Sara Bareilles, Modern-Day Troubadour, Dazzles in Los Angeles: Concert Review
There weren’t many oldsters at Sara Bareilles’ solo show Tuesday at Los Angeles’ El Rey Theatre, where the instant-sellout audience was predominantly collegiate and female. But if the graying set ever got a chance to hear how she comes off in a bandless setting, they’d be adopting her as a poster child for the “occasionally they do make ‘em like they used to” cause. This no-accompaniment concert made a strong case that the only thing keeping Bareilles from being seen as a key heir to the great singer-songwriter tradition of the 1970s is overproduction.
Bareilles kicked off the show with a medley combining her own “Love on the Rocks” with Elton John’s “Bennie and the Jets,” and closed it with a cover of “Goodbye Yellow Brick Road” so spine-tingling that -- blasphemous as this might seem -- it might eclipse any rendering of it that Elton himself has ever done. In-between, she did a mid-set cover of “(Sittin’ on the) Dock of the Bay” that brilliantly highlighted the song’s effusive lonesomeness. If the judges on The Voice or Idol can fake surprised glee as they gush over run-of-the-mill talents, you can only imagine the looks on their faces if a youthful interpreter as skilled and soulful as Bareilles were ever put in front of them.
Of course, it’s her original material that had fans snapping up tickets for this solo tour in a matter of minutes, and Bareilles is no slouch in that department, either -- even if her inspirational new single, “Brave,” isn’t necessarily the one you’d choose to make the best case for her songwriting chops. “Love Song,” her 2007 breakout, remains as catchy a pop song as the 21st century has produced, with its ideal blend of hooky coloratura and conversational lyrics. That one works equally well with or without a band, since in either case the rhythmic emphasis remains on her Ben Folds-like quarter notes on the keyboard (worth noting: Folds himself was in attendance). Some of her other more poppy material, like “Uncharted,” “King of Anything,” and even “Brave,” came off better in concert, sans the bells and whistles that producers have added to convince radio that she’s not a one-trick piano woman.
Proving that herself in concert, she took a break from the ivories to play blues-rock guitar on “Come Round Soon” and drone-y harmonium on the second half of “Once Upon Another Time,” which began with a lengthy a cappella section in which Bareilles was accompanied only by the El Rey’s bartenders. The latter song, a lost-youth lament from a Ben Folds-produced EP she released last year, indicated that success hasn’t put a crimp in her ambitions to come up with some emotionally rich, Top 40-unfriendly material amid the hits.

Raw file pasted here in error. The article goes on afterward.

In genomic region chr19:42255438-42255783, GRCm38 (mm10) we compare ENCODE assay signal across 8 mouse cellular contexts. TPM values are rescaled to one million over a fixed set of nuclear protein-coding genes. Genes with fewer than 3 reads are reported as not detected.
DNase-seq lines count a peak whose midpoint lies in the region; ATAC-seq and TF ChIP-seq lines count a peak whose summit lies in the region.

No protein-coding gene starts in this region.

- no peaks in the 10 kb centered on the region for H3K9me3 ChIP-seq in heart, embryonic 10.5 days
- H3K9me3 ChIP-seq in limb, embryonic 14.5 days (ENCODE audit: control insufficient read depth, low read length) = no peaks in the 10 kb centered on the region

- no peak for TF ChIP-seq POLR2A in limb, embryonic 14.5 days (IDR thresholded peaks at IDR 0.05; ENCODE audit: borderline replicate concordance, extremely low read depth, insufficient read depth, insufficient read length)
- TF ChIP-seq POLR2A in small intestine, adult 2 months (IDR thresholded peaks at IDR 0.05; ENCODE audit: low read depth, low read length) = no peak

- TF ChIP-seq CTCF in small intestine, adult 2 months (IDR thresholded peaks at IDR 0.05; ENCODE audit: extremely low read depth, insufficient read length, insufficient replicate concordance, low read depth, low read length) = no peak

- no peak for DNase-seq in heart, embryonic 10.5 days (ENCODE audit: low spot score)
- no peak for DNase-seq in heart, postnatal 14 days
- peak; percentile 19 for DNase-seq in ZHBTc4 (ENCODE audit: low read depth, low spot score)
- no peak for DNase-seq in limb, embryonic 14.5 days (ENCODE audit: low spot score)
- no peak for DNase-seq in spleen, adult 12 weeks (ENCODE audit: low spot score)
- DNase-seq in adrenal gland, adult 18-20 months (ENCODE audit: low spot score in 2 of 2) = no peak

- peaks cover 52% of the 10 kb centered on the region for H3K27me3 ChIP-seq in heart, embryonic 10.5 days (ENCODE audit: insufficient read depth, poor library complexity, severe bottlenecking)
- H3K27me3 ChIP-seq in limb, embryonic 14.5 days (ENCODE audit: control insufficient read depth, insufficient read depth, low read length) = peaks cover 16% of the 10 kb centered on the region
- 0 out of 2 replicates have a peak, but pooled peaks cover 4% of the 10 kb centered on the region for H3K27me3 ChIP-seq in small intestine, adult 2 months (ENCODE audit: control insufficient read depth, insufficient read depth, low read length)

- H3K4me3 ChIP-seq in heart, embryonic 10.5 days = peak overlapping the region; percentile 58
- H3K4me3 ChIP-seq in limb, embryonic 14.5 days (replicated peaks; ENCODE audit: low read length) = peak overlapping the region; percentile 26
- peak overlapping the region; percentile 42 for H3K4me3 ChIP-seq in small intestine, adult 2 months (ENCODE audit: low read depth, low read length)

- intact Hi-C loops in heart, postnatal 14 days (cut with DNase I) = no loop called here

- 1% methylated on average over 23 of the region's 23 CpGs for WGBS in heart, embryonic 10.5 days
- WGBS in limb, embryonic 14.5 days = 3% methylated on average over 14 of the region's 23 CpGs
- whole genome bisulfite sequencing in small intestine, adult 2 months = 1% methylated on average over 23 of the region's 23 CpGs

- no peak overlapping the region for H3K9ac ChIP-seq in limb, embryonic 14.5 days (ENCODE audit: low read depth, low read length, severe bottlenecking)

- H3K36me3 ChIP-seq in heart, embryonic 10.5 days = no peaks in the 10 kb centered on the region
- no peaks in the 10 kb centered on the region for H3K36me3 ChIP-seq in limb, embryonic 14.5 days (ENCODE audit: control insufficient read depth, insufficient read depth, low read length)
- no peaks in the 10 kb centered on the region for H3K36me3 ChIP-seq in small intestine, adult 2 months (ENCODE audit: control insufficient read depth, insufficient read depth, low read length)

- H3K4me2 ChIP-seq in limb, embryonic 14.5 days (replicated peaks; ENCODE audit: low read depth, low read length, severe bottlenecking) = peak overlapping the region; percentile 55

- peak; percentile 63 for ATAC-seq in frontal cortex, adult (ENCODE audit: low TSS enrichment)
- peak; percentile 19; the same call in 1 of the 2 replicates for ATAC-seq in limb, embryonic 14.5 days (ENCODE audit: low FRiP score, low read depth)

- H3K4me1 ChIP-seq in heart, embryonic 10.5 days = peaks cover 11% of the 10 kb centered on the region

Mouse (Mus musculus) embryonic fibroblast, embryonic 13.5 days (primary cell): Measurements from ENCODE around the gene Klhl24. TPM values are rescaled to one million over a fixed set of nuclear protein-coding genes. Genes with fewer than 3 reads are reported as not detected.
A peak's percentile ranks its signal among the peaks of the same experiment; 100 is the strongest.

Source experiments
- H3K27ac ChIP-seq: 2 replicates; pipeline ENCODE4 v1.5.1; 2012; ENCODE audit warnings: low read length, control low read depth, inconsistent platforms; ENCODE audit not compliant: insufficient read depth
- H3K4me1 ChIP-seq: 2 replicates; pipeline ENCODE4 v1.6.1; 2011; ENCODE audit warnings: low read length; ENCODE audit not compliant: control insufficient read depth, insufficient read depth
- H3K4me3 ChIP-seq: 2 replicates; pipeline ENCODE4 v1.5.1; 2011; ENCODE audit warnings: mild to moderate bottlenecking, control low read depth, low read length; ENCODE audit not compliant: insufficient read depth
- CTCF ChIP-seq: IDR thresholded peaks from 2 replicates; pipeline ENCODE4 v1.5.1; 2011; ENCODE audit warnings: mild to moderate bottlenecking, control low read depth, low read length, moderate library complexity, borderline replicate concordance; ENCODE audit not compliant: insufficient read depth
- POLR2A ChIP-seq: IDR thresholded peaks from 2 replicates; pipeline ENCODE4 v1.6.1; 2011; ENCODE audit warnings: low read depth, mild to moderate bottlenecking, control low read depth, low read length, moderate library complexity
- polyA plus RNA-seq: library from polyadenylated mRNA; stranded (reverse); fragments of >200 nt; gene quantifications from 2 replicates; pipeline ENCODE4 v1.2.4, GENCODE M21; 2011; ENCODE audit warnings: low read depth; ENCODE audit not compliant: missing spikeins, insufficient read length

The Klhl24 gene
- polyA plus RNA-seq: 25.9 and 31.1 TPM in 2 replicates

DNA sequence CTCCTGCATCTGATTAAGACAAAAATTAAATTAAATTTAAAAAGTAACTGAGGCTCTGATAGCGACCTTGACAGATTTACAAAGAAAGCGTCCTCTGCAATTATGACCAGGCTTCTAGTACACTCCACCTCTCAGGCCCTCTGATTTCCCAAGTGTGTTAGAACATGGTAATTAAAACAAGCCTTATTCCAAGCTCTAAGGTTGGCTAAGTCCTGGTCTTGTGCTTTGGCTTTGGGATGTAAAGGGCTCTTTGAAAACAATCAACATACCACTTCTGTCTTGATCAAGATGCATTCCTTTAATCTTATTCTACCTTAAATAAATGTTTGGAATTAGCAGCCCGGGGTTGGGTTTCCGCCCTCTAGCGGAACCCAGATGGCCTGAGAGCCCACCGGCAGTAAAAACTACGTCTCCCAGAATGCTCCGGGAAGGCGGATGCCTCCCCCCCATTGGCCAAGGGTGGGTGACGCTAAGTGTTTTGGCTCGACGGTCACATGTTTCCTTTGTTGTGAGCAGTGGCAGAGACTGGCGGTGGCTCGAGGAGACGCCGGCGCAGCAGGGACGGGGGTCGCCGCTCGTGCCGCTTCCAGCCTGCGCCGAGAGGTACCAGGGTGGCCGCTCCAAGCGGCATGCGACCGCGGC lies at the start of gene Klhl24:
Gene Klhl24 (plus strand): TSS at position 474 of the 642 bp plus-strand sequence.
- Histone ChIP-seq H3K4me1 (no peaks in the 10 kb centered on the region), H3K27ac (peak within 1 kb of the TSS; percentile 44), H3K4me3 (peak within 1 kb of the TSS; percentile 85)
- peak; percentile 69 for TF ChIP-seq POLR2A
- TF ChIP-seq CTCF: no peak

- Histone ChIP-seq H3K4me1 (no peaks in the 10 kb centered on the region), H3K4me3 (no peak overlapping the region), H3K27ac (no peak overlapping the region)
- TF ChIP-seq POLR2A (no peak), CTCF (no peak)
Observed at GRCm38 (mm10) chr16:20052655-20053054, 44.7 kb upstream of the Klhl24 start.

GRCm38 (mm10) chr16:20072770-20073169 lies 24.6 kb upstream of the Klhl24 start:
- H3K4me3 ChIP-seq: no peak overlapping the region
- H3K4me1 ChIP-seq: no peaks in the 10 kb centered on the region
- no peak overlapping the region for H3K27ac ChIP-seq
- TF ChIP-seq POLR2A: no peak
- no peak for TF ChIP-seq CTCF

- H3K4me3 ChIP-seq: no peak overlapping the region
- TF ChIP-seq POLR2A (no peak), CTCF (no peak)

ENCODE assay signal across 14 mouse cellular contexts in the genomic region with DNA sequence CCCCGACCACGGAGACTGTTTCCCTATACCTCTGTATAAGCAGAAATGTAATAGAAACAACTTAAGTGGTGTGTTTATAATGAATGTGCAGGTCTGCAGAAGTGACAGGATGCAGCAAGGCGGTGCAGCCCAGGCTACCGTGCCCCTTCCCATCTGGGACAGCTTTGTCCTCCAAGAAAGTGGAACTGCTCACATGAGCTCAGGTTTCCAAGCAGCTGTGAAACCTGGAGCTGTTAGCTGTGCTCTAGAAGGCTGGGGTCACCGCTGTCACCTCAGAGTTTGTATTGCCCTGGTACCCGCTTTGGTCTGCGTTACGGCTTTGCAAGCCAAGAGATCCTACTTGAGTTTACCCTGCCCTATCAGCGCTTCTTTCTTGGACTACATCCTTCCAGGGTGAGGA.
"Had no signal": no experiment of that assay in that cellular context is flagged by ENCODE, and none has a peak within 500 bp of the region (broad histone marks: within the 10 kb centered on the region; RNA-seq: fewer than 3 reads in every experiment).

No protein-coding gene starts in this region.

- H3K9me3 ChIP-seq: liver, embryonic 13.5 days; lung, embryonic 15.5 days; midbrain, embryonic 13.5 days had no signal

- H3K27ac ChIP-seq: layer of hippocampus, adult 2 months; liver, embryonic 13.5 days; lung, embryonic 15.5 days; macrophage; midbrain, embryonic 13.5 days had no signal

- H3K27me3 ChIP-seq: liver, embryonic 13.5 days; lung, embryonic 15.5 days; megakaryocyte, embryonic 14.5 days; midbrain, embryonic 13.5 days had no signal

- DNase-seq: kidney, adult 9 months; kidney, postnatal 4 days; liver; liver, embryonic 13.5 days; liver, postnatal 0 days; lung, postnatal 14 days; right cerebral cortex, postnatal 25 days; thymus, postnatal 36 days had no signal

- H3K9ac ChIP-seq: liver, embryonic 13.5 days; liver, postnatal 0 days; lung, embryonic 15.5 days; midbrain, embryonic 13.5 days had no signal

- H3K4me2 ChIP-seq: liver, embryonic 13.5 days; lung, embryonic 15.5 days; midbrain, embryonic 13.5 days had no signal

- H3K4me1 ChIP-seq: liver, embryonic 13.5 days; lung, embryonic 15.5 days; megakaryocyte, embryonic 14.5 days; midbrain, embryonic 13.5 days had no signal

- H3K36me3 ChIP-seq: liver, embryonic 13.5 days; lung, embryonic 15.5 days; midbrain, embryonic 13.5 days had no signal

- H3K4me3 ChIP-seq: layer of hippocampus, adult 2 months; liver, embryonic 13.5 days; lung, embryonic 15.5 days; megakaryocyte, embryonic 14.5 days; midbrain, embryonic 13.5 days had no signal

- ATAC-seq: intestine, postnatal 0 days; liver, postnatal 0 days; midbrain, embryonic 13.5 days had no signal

Perhaps the best indication that her heart remains in the right place was her explanation that she has refrained from recording one songs she’s been performing for a good while, “I Just Want You,” because she wants to keep it as a love song directly expressly to her live audiences. How many singer-songwriters would keep themselves from cutting a song that good just so they could give the fans at live shows a heartfelt exclusive? The fact that this song is one of the best showcases for her magnificent voice, rising from a folkie purr to a full-on powerhouse vibrato and back again, was icing on the concert cake.
But just about everything felt like a lead-up to her climactic rendition of “Goodbye Yellow Brick Road,” which began and ended with Bareilles introducing the portent of some minor chords into Sir Elton’s ostensibly cheerful melody, a melancholia that bookended some sustained, jubilant wailing that brought the house and certainly anyone’s defenses down. I haven’t heard a more stirring and subtly imaginative cover of a classic rock song in concert in years.
Bareilles puts forth a somewhat earnest image, between having the kind of classic voice that begs un-ironic appreciation and her tendency to write some material that’s as straight-forward as “Brave,” an anthem for underdogs that seems aimed at the younger portion of her audience. So it came as some surprise to the casual fan to find that, in concert, her persona is a little more Sarah Silverman than it is Sarah McLachlan. Leading a sing-along on the bridge of “Love Song,” she said, “You know this part? They didn’t play this part on the radio (edit). F---ers.” She irreverently described a previous audience in Vancouver as “Lesbianopolis.” And after noting that she’s realized the chords to her “Let the Rain” were “the same chords” as those of Taylor Swift’s “You Belong With Me,” she performed them as a medley. It’s a somewhat well-kept secret that she’s actually a gifted, and highly profane, comedienne.
But maybe not as well-kept as the secret that she’s got a lot of Laura Nyro and Joni Mitchell in her for a pop star in the 2010s. Her albums help maintain that clandestine identity, to some extent; it was possible to come out of this show enraptured, put on one of her CDs, and feel a tad disappointed at how the studio has diminished her. When she hits the road again after her new album comes out, it will be in larger venues, naturally, with a full band. But if you closed your eyes, you could imagine this solo set working just as well drifting up toward the trees at the Greek Theatre… and even inspiring some post-collegiate guys to recognize her gifts.
Love on the Rocks/Bennie and the Jets
(Sittin’ on the) Dock of the Bay
Bright Lights and Cityscapes
Let the Rain
I Just Want You
Come Round Soon
Once Upon Another Time
King of Anything
Goodbye Yellow Brick Road